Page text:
Hinduism An Introduction


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  Hinduism An Introduction

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Introduction to Hinduism

Statistically, there are over 700 million Hindus, mainly in Bharat (India) and Nepal. Hinduism is referred to as Sanatana Dharma, the eternal faith. Hinduism is not strictly a religion. It is based on the practice of Dharma, the code of life. Since Hinduism has no founder, anyone who practices Dharma can call himself a Hindu. He can question the authority of any scripture, or even the existence of the Divine. The following article is based on my limited understanding.

While religion means to bind, Dharma means to hold. What man holds on to is his inner law, which leads from ignorance to Truth. Though reading of the scriptures (shastras) would not directly lead you to self-realization, the teachings of the seers provide a basis and a path for spirituality. Despite being the oldest religion, the truth realized by the seers prove that the Truth and path provided by Hinduism is beyond time.

Hindu Scriptures are broadly classified into Shruti (meaning 'heard'), Smriti (meaning 'remembered') and nyaya (meaning 'logic') based on its origin not on the mode of transmission. Therefore, shruti means something which were heard (directly from the Gods) by the sages while smriti refers to what was written down and remembered. shruti is considered more authoritative than smriti because the former is believed to have been obtained directly from God by the spiritual experiences of vedic seers and has no interpretations. Vedas constitute the shruti while the rest including Itihaasa-s (epics), PuraaNa-s (moral stories), and Agamas (emanated scriptures) are known as smriti while Vedanta-sutras (vedanta aphorisms) are classified as Nyaya. smriti and Nyaya always agrees with shruti.

The oldest and foremost among them are the Vedas. The vedas are called shruti and stems from the inner spiritual experience of the ancient seers. Hindus believe that Vedas are timeless and eternal. There are four vedas, namely Rig, Sama, Yajur, and Atharva veda. Each veda consists of sections namely Samhita (containing the hymns) and Brahmana ( significance of the hymns), Aranyakas (interpretations), and Vedanta (upanishhads, which are metaphysical dialogs).

The vedangas and upavedas are texts which augment the Vedas. There are six vedangas namely Siksa, Jyotisha, Kalpa, Nirukti, Candas, and Vyakarana. Jyotisha (astrology) is the most famous among them. Kalpa explains the rituals and explain a path based on the other five. There are five upavedas namely Artha, Dhanur, Sthapatya, Gandharva, and Ayur-veda. Ayurveda which deals with health, medicine is probably the most popular of the upavedas.

Agamas are rules for the ritual, rites and the worship of Gods. There are five of them based for the worship of Ganesha, Shakti, Surya, Shiva, and Vishnu.

One can argue that the vedas show three clear paths. Karma-kanda is the path using the vedangas, Upasana-kanda is the path using Aagamas while Jnana-kanda involves the path of Upanishads to realize the Brahman.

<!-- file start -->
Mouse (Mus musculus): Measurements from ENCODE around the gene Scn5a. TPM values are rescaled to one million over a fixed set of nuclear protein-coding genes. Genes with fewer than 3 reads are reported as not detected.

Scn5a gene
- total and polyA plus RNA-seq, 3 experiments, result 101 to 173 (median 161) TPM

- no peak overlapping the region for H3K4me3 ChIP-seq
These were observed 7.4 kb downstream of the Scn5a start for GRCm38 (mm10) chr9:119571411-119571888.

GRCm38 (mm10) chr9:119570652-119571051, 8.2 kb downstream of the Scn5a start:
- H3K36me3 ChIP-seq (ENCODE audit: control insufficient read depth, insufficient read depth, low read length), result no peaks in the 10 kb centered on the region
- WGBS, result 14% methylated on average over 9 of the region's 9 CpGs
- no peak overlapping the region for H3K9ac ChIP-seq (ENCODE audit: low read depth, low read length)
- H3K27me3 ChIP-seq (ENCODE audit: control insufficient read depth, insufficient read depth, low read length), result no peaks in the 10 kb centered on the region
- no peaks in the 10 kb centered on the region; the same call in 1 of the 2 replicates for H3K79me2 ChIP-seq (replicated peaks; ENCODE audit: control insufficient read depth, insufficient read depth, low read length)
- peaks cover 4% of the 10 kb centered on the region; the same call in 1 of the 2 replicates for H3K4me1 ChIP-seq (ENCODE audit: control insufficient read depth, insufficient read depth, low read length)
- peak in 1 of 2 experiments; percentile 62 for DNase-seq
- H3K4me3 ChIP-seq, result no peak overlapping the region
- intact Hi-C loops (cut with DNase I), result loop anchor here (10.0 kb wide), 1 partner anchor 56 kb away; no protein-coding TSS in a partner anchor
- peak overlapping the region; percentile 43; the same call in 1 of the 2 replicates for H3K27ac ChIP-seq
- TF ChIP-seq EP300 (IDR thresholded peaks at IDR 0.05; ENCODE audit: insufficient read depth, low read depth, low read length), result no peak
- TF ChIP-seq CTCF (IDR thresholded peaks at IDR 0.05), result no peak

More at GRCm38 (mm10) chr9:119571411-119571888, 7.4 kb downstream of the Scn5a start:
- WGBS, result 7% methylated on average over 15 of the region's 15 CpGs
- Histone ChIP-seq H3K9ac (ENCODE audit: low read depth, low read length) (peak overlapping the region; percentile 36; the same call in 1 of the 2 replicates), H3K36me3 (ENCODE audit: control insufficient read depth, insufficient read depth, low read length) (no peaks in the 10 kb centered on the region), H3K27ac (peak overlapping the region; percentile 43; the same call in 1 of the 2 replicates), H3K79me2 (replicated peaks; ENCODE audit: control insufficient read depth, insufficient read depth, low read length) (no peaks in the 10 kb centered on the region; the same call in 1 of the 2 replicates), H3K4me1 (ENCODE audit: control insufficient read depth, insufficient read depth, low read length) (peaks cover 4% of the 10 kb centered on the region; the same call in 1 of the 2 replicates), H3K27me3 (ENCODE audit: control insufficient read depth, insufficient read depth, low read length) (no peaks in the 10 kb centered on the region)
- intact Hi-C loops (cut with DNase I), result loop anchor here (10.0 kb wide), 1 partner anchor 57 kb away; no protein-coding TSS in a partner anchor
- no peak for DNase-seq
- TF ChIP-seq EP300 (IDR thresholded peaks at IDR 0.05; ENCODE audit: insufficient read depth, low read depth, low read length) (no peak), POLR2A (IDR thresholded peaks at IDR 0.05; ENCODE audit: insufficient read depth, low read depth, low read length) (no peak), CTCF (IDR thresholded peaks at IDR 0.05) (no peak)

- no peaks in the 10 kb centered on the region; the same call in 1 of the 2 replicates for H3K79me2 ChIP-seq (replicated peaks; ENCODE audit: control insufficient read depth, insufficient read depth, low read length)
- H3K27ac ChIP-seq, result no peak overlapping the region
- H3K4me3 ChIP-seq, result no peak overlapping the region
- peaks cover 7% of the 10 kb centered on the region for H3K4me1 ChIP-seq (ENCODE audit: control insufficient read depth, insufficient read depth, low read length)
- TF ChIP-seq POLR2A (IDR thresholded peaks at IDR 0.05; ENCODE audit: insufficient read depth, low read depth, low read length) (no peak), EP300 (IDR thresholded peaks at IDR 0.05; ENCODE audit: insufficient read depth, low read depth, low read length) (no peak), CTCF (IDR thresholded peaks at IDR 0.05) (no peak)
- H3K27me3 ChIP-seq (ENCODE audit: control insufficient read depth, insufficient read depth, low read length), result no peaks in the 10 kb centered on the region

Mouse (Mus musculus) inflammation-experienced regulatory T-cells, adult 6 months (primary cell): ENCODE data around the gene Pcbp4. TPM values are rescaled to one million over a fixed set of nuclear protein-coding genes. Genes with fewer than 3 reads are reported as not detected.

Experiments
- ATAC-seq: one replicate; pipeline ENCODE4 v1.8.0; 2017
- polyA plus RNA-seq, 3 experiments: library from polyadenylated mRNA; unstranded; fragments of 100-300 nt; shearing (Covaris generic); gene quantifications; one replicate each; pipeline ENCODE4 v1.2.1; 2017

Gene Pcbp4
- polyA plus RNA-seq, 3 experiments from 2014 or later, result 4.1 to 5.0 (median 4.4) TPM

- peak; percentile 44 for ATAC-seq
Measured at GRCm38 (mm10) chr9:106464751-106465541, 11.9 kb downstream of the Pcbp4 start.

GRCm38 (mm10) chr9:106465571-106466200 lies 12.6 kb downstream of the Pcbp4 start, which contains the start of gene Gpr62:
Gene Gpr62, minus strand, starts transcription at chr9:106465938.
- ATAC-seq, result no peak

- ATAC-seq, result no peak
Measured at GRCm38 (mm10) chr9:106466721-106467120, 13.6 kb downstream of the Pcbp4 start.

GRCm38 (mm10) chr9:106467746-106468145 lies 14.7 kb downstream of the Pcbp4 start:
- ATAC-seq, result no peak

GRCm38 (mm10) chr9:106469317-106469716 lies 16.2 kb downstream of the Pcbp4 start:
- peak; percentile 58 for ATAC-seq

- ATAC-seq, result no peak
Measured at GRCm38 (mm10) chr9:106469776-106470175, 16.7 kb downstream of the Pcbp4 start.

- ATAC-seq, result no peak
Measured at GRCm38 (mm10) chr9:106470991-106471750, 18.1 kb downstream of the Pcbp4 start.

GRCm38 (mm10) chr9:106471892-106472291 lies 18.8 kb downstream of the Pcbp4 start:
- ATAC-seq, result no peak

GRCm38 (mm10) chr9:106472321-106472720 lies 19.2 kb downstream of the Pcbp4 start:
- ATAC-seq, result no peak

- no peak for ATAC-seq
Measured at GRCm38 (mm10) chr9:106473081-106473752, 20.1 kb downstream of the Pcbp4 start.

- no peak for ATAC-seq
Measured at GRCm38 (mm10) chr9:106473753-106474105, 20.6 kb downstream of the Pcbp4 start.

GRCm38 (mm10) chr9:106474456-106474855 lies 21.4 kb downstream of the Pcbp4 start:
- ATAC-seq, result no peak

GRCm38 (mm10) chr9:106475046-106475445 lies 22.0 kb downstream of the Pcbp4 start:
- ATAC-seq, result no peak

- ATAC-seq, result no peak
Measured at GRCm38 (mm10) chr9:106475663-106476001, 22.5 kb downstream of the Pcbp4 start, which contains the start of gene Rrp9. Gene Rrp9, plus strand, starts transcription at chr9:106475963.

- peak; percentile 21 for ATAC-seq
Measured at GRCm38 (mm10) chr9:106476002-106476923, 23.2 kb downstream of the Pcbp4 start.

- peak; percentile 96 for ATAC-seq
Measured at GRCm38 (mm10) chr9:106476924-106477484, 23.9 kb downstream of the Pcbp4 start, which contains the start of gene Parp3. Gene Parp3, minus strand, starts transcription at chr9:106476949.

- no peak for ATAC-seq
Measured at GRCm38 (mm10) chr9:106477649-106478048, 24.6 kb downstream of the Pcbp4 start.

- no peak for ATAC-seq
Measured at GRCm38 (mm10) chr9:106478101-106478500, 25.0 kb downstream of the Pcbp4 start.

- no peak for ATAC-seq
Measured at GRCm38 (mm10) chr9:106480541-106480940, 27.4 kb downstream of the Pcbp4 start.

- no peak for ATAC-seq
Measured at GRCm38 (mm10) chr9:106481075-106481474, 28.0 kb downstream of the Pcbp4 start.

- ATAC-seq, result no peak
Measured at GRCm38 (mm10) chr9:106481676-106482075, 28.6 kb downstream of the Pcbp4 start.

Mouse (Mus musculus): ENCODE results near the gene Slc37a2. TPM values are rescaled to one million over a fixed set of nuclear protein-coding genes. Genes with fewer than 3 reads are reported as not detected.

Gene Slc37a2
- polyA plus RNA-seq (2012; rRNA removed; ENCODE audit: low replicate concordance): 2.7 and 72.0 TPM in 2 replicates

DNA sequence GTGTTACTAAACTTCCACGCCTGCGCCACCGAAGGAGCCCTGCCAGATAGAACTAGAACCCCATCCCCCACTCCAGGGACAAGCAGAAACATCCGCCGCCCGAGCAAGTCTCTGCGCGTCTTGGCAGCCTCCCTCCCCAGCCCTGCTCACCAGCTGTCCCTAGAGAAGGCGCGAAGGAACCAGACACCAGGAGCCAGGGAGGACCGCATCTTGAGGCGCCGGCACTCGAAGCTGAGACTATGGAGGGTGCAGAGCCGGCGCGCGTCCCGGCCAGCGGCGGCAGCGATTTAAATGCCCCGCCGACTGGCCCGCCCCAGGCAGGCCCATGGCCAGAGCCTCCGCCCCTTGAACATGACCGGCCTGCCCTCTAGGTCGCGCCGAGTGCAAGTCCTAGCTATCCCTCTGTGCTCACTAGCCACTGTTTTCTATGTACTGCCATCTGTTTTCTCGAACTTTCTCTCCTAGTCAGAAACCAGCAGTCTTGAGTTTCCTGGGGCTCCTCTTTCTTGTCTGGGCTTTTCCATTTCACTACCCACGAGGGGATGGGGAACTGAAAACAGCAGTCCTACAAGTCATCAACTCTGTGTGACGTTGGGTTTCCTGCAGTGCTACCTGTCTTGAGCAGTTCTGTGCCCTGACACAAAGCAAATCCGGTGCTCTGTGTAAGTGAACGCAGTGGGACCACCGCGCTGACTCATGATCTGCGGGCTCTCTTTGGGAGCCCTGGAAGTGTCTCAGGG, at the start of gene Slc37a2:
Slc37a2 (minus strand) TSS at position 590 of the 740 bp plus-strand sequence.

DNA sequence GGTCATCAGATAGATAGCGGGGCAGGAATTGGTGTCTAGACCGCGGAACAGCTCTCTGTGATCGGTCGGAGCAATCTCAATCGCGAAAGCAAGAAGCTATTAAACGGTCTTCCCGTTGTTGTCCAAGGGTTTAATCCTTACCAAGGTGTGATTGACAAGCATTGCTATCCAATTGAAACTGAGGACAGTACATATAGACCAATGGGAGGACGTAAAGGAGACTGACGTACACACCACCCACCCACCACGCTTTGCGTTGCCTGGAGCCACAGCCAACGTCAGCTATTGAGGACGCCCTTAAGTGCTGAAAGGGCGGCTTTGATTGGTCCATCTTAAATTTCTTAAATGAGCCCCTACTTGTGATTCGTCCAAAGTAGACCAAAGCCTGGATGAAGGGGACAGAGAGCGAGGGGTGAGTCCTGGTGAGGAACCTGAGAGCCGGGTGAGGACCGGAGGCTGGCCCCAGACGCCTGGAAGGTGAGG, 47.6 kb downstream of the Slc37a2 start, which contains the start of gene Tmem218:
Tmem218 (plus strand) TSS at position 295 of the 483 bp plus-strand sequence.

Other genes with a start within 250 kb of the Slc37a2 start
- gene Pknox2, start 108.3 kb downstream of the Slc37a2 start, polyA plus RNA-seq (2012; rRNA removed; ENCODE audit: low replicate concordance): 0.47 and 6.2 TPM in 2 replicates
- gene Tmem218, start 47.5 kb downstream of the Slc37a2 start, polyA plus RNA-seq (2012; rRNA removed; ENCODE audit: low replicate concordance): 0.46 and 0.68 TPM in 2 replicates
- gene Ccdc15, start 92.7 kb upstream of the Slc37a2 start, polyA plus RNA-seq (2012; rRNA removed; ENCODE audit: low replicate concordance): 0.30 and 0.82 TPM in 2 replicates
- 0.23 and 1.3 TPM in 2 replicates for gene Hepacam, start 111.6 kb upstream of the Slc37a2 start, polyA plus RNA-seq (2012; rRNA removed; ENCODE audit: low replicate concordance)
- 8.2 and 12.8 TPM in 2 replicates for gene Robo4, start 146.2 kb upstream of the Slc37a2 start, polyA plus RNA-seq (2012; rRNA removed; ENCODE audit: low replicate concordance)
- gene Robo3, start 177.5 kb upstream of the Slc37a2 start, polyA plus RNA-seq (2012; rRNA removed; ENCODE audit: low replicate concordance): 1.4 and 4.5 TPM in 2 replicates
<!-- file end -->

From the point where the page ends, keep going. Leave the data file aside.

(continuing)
Upanishads are called Vedanta, because they expound on the spiritual essence of Vedas and they are found at the end of the vedas. However, one should note that Upanishads are texts, while Vedanta is a philosophy. While there are numerous upanishhads (1180 to be exact), 108 of them are considered genuine.  Eleven of them namely Isha, kena, kaTha, prashna, muNDaka, mANDUkya, taittirIya, aitareya, chAndogya, shvetAshvatara, bR^ihad-AraNyaka, are considered the most significant or "major" upanishhads since they have been commented upon by the major acharyas (teachers) of various traditions. Upanishhads means 'to sit down near' because they were explained to the students sitting near the feet of their teacher.

Vedanta, the basis of Hinduism, asserts that Brahman, the 'impersonal' God and the universal soul, is the Absolute Truth. Brahman has multiple roles to play: the creator, the maintainer, and the destroyer all in one. (This can be viewed as the origin of the trinity Gods namely Brahma, Vishnu, and Shiva, respectively). Vedanta states that the individual human soul(jiva-atman) originates and merges with the Brahman. There are three different philosophies on this concept. Advaita (non-duality) implies that there is an identity of Brahman and Jivaatman while Dvaita (duality) differs from Advaita and maintains an ultimate diversity between Brahman and Jiva-atman. Visistadvaita (qualified non-duality) maintains a crucial differentiation as well as a fundamental identity. The advaita, Visihdavata and dvaita philosophies were expounded by Sri Adi  Shankara, Sri Ramanuja and Sri Madhva, respectively. Other systems which aren't quite popular as the above ones are dvaitadvaita (dual-non-dual doctrine), suddhadvaita (pure non-dualism), and acinntyaa bhedabheda (oneness and difference) were expounded by Nimbarka, Vallabha and Vidyabhusana. All the above philosophers have written commentaries on the prasthana-traya (triple canon) of the vedanta, which are the upanishads, brahma sutra and bhagvad gita.